Liversage Hospital

Directly across the road from the Florence Nightingale statue is a Listed II structure called the Liversage Hospital although the complex included thirteen almshouses, a warden's house and a boardroom. I am not sure exactly when they where built as one source says 1863 and another 1836 so the last two figures may have been transposed somewhere along the line. What is undisputed though is that the organisation responsible for the buildings was the Liversage Charity, an ancient Derby foundation dating from 1529. I have just discovered that the architect was John Mason of Derby whose lifespan was between 1794 and 1847 which seems to suggest that 1836 is the more likely date of the almshouses' construction. The Liversage Trust is still active today and owns over 130 properties in the social housing sector.

London Road & Traffic Street

At first glance the continuation of the route along London Road from the intersection of the inner ring road sees "heritage" taking a back seat being dominated as it is by the new Westfield shopping centre. There are one or two things worth noticing in passing though such as the inn sign of the Royal Telegraph pub on the corner which features an image of Queen Victoria. The pub was built in 1937 replacing an earlier one of 1833 and has gone by various names during its history including The Telegraph, Trinian's and Strutts but has now reverted to The Royal Telegraph a name the original pub adopted after a stage coach that ran between London and Manchester. The pub stands on the corner of London Road and Traffic Street which, if I am reading the raised plaque on the pedestrian refuge in the middle of the road correctly, records that Traffic Street was opened by the Rt. Hon. Sir Harry Edward A Twyford Kt. Mayor of London on February 24th 1938. The plaque also carries the names of Ald. E. E. Paulson J.P. (Mayor) and Ald. W. R. Raynes J.P. (Estates Committee Chairman) plus the names of the Town Clerk and the Borough Surveyor. With so many dignitaries present the opening of the road must have been a grand occasion almost set to rival the Royal visits!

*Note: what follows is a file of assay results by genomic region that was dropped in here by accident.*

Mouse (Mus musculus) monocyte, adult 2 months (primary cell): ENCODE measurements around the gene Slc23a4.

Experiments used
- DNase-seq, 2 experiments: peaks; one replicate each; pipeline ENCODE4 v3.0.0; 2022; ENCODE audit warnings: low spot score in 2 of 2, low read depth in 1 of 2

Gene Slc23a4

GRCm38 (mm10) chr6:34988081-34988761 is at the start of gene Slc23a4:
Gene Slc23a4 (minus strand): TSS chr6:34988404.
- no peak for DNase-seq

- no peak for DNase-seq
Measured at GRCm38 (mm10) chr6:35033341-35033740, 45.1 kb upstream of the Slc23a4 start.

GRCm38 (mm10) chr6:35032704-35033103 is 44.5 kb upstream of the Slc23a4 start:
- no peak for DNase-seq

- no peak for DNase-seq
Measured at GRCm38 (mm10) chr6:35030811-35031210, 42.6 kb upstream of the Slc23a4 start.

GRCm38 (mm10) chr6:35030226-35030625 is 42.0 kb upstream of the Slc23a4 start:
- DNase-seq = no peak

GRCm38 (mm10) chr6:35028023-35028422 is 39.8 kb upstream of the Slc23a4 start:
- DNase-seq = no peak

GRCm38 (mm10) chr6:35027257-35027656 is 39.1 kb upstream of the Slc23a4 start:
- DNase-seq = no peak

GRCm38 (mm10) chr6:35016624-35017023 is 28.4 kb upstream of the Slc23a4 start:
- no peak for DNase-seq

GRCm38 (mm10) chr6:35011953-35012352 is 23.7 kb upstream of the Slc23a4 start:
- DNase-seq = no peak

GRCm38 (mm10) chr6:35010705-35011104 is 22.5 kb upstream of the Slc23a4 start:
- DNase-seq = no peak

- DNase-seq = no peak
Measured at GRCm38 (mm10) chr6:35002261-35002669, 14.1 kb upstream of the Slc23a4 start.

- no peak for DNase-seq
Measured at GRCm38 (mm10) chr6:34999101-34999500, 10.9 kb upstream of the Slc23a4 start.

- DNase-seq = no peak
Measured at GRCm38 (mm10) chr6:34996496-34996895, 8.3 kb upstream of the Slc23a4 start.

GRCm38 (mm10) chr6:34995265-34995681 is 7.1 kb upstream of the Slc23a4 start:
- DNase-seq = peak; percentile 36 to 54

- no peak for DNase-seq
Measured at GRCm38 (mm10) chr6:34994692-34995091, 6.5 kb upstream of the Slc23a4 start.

Continuing across Traffic Street our route now follows London Road by the modern lines of the Westfield Centre, a development that it is fair to say has divided local opinion on its architectural merit.

A building of a more traditional design although obviously dating from the 1930s stands opposite the Westfield Centre near the end of London Road. This building opened as The Gaumont Palace cinema in 1934 and was also used as a theatre before adopting the name of the Odeon in 1965. As part of the Rank Organisation it suffered when multi-plex cinemas made their presence felt and it closed in 1983 only to re-open as the New Trocadero cinema and Bingo hall before closing again in 1988. Since then the building has been the venue of the Zanzibar night club when the imitation palm tree and rather garish head (hardly worthy of the word "statue") were surprisingly allowed by the planning authorities to be added to the façade but currently it once again stands unused.

Personal note: It was here in the mid 1960s that I saw Adam Faith and The Roulettes top the bill with The Searchers being the support act during a one night stand tour of the UK. Suffice it to say that a below par Searchers set to close to first half led to what can only be described as a less than enthusiastic reception whilst the second half opened by The Roulettes and closed by Adam Faith left the audience screaming for more! I suppose in this Heritage Walk around Derby, that's part of my own personal heritage.
The Spot

The SpotThe SpotLondon Road meets Osmaston Road and St Peter's Street at The Spot which is where the statue of Queen Victoria that we saw earlier stood between 1906 and 1925. It was unveiled here by King Edward VII on 28th June 1906. Redevelopment of The Spot in 1993 included the installation of a clock tower which now forms a focal point and also marks the place where we will begin Part 29 of this series.

 Back to Part 27
 The Derby Heritage Walk Index
Continued in Part 29